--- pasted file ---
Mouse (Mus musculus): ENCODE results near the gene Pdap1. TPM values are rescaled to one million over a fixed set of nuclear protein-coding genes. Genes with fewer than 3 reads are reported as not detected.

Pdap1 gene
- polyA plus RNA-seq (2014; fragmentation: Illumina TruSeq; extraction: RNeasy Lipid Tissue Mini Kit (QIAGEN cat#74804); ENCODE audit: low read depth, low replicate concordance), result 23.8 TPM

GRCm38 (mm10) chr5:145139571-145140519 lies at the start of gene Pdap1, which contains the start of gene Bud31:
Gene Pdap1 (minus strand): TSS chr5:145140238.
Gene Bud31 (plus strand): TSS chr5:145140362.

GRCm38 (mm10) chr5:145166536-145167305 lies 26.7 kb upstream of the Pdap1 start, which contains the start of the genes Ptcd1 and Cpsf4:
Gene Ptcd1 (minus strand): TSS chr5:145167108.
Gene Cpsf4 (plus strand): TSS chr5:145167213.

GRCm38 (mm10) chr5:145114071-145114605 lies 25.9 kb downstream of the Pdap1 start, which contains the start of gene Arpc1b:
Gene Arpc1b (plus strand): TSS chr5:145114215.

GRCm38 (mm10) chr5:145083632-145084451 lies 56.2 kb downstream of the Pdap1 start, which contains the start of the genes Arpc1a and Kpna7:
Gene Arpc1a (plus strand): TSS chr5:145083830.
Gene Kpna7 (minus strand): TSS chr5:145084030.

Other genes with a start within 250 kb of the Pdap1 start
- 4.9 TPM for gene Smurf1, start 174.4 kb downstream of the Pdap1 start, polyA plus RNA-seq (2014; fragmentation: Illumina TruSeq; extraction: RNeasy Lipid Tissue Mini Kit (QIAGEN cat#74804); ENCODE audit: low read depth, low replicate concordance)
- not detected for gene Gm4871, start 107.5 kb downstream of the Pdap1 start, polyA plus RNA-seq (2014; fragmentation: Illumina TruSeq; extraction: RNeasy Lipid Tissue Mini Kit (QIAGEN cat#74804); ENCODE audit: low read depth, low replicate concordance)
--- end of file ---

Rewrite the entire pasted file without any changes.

Mouse (Mus musculus): ENCODE results near the gene Pdap1. TPM values are rescaled to one million over a fixed set of nuclear protein-coding genes. Genes with fewer than 3 reads are reported as not detected.

Pdap1 gene
- polyA plus RNA-seq (2014; fragmentation: Illumina TruSeq; extraction: RNeasy Lipid Tissue Mini Kit (QIAGEN cat#74804); ENCODE audit: low read depth, low replicate concordance), result 23.8 TPM

GRCm38 (mm10) chr5:145139571-145140519 lies at the start of gene Pdap1, which contains the start of gene Bud31:
Gene Pdap1 (minus strand): TSS chr5:145140238.
Gene Bud31 (plus strand): TSS chr5:145140362.

GRCm38 (mm10) chr5:145166536-145167305 lies 26.7 kb upstream of the Pdap1 start, which contains the start of the genes Ptcd1 and Cpsf4:
Gene Ptcd1 (minus strand): TSS chr5:145167108.
Gene Cpsf4 (plus strand): TSS chr5:145167213.

GRCm38 (mm10) chr5:145114071-145114605 lies 25.9 kb downstream of the Pdap1 start, which contains the start of gene Arpc1b:
Gene Arpc1b (plus strand): TSS chr5:145114215.

GRCm38 (mm10) chr5:145083632-145084451 lies 56.2 kb downstream of the Pdap1 start, which contains the start of the genes Arpc1a and Kpna7:
Gene Arpc1a (plus strand): TSS chr5:145083830.
Gene Kpna7 (minus strand): TSS chr5:145084030.

Other genes with a start within 250 kb of the Pdap1 start
- 4.9 TPM for gene Smurf1, start 174.4 kb downstream of the Pdap1 start, polyA plus RNA-seq (2014; fragmentation: Illumina TruSeq; extraction: RNeasy Lipid Tissue Mini Kit (QIAGEN cat#74804); ENCODE audit: low read depth, low replicate concordance)
- not detected for gene Gm4871, start 107.5 kb downstream of the Pdap1 start, polyA plus RNA-seq (2014; fragmentation: Illumina TruSeq; extraction: RNeasy Lipid Tissue Mini Kit (QIAGEN cat#74804); ENCODE audit: low read depth, low replicate concordance)